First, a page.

24 / 50

Leo is trying to escape a burning building. The only way out is up a ladder, but that ladder is being blocked by Gareth. Gareth is frozen in fear and cannot move out of the way to let Leo pass, nor can he move up the ladder. Because they will both die if Leo does nothing, Leo pulls Gareth off the ladder, causing him to fall to his death. He is later charged with Gareth's murder. Is the defence of necessity available to him?


25 / 50

In which of the following situations is consent to a sex act irrebuttably presumed to be absent? (Two answers)

26 / 50

In which of the following three scenarios does the defendant owe a duty to act?

27 / 50

For the purposes of the Theft Act offences, when is a piece of property 'appropriated'?

28 / 50

People are under a duty to retreat rather than use force in self-defence is they are able. True or false?


29 / 50

For the purposes of the defence of insanity, a disease of the mind includes mental illnesses and not physical illnesses. True or false?


30 / 50

Can a drunk person consent to a sexual act?

31 / 50

The actus reus and mens rea of an offence do not need to coincide. True or false?


32 / 50

Jessie knows that Ash is a serial killer. She hopes to get her own back on her brother James, and encourages Ash to kill James when he next goes hunting. Ash agrees. One night, Ash coincidentally encounters James, but does not recognise him. Ash murders James. Can Jessie be convicted as an accessory to James' murder?


33 / 50

Olaf shoots at Elsa with a rifle, intending to kill her. He misses and breaks an ice sculpture. Can Olaf's mens rea against Elsa be used to complete the offence of criminal damage?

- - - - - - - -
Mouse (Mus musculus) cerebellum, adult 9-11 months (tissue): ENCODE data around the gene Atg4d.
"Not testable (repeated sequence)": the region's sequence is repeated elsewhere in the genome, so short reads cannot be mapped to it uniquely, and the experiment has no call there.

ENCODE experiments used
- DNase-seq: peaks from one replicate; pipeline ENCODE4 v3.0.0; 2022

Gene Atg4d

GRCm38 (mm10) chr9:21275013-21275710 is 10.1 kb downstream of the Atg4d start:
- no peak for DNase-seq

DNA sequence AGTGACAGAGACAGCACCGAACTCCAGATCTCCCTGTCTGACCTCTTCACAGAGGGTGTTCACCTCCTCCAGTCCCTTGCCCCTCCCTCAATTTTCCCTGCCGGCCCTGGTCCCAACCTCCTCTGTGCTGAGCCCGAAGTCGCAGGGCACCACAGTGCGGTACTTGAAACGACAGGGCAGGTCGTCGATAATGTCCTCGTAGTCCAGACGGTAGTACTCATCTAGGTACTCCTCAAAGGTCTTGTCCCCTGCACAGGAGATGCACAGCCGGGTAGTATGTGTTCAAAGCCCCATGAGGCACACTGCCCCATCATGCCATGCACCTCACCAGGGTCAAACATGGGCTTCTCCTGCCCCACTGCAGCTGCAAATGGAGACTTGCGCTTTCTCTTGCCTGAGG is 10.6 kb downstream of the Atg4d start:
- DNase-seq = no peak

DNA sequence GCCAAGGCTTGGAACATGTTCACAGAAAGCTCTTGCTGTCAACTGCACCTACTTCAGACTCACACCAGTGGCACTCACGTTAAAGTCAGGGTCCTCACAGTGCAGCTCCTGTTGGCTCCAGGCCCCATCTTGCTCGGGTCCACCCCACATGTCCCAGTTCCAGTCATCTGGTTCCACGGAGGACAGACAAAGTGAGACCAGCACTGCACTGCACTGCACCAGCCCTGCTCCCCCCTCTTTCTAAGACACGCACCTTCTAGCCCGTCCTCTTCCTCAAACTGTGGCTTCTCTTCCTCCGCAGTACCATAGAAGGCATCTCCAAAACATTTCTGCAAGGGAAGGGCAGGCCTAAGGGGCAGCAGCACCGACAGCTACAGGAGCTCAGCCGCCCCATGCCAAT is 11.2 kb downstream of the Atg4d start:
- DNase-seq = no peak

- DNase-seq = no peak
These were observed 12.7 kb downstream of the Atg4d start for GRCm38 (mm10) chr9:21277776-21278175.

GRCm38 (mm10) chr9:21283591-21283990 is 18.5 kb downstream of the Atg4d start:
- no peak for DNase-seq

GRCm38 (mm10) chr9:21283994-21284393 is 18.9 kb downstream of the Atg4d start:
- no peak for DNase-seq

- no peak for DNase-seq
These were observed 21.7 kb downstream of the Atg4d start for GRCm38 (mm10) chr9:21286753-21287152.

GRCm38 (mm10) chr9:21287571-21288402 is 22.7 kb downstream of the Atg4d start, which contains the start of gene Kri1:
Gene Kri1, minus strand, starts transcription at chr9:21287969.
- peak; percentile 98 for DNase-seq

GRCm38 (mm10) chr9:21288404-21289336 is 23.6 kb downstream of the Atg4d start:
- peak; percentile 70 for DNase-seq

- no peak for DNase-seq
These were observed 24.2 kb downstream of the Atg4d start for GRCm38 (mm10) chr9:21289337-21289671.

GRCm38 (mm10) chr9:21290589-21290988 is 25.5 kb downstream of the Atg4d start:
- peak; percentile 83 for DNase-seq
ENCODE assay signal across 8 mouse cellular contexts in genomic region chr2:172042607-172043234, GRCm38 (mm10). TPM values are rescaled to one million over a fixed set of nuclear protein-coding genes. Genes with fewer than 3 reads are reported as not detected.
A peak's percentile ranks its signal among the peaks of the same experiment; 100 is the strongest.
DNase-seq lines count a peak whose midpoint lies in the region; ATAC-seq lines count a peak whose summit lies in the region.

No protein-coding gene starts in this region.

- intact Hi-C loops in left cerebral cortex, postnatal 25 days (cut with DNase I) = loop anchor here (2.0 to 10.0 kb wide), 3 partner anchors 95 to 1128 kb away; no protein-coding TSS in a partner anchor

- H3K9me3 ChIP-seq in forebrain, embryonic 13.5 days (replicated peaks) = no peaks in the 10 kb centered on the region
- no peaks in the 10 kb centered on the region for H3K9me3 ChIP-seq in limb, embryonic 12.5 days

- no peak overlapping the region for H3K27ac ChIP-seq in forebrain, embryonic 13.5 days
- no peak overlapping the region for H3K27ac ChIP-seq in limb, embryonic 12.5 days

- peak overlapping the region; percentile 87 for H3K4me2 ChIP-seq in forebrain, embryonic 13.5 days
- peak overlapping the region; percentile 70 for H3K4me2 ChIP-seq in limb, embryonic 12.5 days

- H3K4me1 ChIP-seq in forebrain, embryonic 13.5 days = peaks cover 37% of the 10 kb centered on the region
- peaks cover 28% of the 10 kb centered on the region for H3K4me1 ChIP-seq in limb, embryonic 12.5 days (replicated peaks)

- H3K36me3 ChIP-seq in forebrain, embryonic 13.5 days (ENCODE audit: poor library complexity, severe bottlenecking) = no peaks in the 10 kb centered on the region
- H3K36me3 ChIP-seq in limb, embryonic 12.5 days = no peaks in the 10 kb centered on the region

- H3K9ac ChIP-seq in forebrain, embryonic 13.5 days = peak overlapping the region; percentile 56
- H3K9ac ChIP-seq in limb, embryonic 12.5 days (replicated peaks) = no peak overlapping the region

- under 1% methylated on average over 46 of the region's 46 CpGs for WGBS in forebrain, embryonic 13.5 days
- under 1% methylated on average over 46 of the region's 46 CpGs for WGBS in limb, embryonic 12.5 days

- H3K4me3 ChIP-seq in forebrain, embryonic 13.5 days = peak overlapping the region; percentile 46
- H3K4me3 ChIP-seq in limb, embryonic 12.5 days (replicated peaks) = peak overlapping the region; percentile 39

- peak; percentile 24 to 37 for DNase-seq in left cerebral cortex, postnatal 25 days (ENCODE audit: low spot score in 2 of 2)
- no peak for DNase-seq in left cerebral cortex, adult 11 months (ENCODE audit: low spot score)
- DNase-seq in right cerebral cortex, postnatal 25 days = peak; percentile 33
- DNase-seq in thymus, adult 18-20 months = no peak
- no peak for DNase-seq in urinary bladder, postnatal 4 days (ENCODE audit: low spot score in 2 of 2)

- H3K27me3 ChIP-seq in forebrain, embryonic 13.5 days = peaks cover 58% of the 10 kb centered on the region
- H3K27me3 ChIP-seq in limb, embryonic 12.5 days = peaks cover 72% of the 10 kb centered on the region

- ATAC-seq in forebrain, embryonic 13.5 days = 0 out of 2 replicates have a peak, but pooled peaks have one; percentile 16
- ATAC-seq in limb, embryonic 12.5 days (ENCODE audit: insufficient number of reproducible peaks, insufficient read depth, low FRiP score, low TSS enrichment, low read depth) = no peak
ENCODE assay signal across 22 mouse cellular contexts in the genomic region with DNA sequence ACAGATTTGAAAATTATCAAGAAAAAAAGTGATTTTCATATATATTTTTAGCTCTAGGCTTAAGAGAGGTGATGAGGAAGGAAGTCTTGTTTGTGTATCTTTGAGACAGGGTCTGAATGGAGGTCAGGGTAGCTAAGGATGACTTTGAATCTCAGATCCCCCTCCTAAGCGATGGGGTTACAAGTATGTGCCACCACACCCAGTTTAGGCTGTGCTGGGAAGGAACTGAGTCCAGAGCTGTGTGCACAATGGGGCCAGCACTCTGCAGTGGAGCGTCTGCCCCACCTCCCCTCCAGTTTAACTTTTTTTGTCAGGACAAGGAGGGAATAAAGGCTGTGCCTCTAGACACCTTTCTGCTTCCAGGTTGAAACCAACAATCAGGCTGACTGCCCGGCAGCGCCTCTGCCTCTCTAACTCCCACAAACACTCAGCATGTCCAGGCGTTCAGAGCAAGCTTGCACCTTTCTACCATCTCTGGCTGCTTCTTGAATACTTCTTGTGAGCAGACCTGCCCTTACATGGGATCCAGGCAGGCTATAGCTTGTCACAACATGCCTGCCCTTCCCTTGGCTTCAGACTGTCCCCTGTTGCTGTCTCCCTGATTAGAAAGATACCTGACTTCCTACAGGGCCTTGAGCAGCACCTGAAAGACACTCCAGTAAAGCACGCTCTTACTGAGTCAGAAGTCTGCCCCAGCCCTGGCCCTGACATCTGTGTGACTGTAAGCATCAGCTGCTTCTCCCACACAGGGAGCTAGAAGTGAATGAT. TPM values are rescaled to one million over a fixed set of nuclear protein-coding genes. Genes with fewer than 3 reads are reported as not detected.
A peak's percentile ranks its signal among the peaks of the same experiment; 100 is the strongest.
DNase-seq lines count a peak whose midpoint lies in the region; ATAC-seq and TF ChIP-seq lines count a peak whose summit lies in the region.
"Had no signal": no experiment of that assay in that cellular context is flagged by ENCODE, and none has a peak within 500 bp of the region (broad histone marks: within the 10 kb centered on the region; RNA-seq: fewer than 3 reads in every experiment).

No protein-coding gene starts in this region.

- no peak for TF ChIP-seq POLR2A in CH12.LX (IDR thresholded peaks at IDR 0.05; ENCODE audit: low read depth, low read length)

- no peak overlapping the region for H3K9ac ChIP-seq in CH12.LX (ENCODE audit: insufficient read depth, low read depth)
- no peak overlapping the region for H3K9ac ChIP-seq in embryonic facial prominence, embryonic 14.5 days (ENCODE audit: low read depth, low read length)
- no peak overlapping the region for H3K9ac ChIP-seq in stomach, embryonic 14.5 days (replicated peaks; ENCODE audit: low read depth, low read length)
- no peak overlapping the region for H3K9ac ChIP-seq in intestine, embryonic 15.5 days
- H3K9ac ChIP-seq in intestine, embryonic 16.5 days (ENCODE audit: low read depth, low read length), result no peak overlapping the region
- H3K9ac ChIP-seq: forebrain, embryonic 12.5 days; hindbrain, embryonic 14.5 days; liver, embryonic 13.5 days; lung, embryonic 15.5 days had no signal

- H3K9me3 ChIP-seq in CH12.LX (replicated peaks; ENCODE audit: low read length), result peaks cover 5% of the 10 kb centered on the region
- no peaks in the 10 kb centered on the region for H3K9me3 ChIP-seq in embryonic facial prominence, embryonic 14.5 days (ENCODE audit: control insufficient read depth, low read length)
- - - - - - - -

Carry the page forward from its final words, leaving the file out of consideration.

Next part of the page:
34 / 50

For the purposes of the offence of threats to destroy or damage property, must the victim interpret the defendants actions as a threat?


35 / 50

Theresa enters Richard's house, intending to steal his jewellery. Once inside, she encounters Richard, and panics, picking up a nearby knife. Should Theresa be charged with ordinary burglary or aggravated burglary?

36 / 50

Emmy stabs at Ricky with a blunt kitchen knife. The attack tears the top layer of Ricky's skin off and causes horrific bruising. Has Emmy wounded Ricky?


37 / 50

For the purposes of the offence of possessing articles for fraud, the defendant does not need to physically possess the article. True or false?


38 / 50

To convict a defendant of 'procuring' an offence, the prosecution must prove that the defendant caused the offence to happen. True or false?


39 / 50

Can an offence of strict liability form the basis of constructive manslaughter?


40 / 50

To establish the mens rea of burglary, the prosecution must show that:

41 / 50

Jessie hopes that James will murder Ash. She leaves a knife by his bed, hoping this will encourage him to do the deed. James was planning to murder Ash anyway, but when he sees the knife he decides he will use it. James murders Ash with the knife. Is Jessie an accessory to murder?


42 / 50

Can a pure opinion be a representation for the purposes of fraud?


43 / 50

Psychiatric illness cannot constitute grievous bodily harm. True or false?


44 / 50

What three elements must be shown to establish the defence of necessity?

45 / 50

What must the prosecution demonstrate to show one of the sexual offences against children under 16?

46 / 50

Tina breaks into a safe, intending to steal anything inside which is valuable. When she gets into the safe, she sees that its contents are worthless. She takes nothing. She is charged with attempted theft. Is she guilty of this offence?

47 / 50

For the purposes of theft, is there an appropriation if the defendant has the owner's permission to interact with the property?

48 / 50

Lucy, Theo and Marius were trapped in a sinking ship. To buy time pending the arrival of a rescue vessel, Lucy threw Theo overboard. Theo drowned. Lucy has been charged with murdering Theo. She proves that if she did not kill Theo, the ship would have sunk and she and Marius would have died. Can she rely on the defence of necessity?


49 / 50

Josephine commits a crime involuntarily because of a hyperglycemic episode. Which defence would you advise her to rely on?

50 / 50

Omar takes prescription medicine for depression. One day, he has a rare reaction to the medicine which causes him to involuntarily commit a criminal offence. The prosecution argue that he cannot rely on the defence of automatism, because he voluntarily took the medicine which caused the automatism. Will this argument succeed?